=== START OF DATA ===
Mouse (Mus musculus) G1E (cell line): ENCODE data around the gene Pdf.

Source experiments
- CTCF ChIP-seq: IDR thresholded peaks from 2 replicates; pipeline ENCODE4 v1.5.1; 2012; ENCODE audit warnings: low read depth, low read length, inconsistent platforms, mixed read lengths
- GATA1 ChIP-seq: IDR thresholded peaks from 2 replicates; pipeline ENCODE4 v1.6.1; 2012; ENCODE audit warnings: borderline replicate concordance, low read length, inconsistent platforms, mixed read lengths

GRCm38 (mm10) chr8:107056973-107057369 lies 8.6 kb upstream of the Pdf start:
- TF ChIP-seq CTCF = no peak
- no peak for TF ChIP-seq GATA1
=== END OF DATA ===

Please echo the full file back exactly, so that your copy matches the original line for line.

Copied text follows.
Mouse (Mus musculus) G1E (cell line): ENCODE data around the gene Pdf.

Source experiments
- CTCF ChIP-seq: IDR thresholded peaks from 2 replicates; pipeline ENCODE4 v1.5.1; 2012; ENCODE audit warnings: low read depth, low read length, inconsistent platforms, mixed read lengths
- GATA1 ChIP-seq: IDR thresholded peaks from 2 replicates; pipeline ENCODE4 v1.6.1; 2012; ENCODE audit warnings: borderline replicate concordance, low read length, inconsistent platforms, mixed read lengths

GRCm38 (mm10) chr8:107056973-107057369 lies 8.6 kb upstream of the Pdf start:
- TF ChIP-seq CTCF = no peak
- no peak for TF ChIP-seq GATA1